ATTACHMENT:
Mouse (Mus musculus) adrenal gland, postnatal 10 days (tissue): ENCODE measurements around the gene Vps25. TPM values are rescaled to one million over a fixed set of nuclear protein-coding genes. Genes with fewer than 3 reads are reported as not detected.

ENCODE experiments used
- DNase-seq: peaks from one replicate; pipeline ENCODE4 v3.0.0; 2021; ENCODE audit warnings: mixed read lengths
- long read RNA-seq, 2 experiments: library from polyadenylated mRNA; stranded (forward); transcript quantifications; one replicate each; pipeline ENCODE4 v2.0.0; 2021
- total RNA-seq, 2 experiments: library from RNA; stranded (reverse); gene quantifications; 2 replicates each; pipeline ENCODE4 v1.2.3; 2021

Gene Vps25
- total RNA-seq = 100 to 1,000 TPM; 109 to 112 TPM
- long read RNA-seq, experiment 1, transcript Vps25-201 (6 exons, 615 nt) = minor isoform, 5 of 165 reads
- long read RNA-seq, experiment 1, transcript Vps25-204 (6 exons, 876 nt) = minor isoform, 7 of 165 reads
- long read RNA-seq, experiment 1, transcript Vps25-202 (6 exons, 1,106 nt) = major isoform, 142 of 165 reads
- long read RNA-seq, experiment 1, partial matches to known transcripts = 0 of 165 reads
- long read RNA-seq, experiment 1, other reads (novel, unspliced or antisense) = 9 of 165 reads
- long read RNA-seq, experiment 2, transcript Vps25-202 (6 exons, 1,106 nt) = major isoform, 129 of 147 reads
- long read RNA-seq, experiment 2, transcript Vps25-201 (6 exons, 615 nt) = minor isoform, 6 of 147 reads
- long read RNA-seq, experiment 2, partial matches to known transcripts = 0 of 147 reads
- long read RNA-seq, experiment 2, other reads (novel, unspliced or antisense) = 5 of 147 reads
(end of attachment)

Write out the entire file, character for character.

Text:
Mouse (Mus musculus) adrenal gland, postnatal 10 days (tissue): ENCODE measurements around the gene Vps25. TPM values are rescaled to one million over a fixed set of nuclear protein-coding genes. Genes with fewer than 3 reads are reported as not detected.

ENCODE experiments used
- DNase-seq: peaks from one replicate; pipeline ENCODE4 v3.0.0; 2021; ENCODE audit warnings: mixed read lengths
- long read RNA-seq, 2 experiments: library from polyadenylated mRNA; stranded (forward); transcript quantifications; one replicate each; pipeline ENCODE4 v2.0.0; 2021
- total RNA-seq, 2 experiments: library from RNA; stranded (reverse); gene quantifications; 2 replicates each; pipeline ENCODE4 v1.2.3; 2021

Gene Vps25
- total RNA-seq = 100 to 1,000 TPM; 109 to 112 TPM
- long read RNA-seq, experiment 1, transcript Vps25-201 (6 exons, 615 nt) = minor isoform, 5 of 165 reads
- long read RNA-seq, experiment 1, transcript Vps25-204 (6 exons, 876 nt) = minor isoform, 7 of 165 reads
- long read RNA-seq, experiment 1, transcript Vps25-202 (6 exons, 1,106 nt) = major isoform, 142 of 165 reads
- long read RNA-seq, experiment 1, partial matches to known transcripts = 0 of 165 reads
- long read RNA-seq, experiment 1, other reads (novel, unspliced or antisense) = 9 of 165 reads
- long read RNA-seq, experiment 2, transcript Vps25-202 (6 exons, 1,106 nt) = major isoform, 129 of 147 reads
- long read RNA-seq, experiment 2, transcript Vps25-201 (6 exons, 615 nt) = minor isoform, 6 of 147 reads
- long read RNA-seq, experiment 2, partial matches to known transcripts = 0 of 147 reads
- long read RNA-seq, experiment 2, other reads (novel, unspliced or antisense) = 5 of 147 reads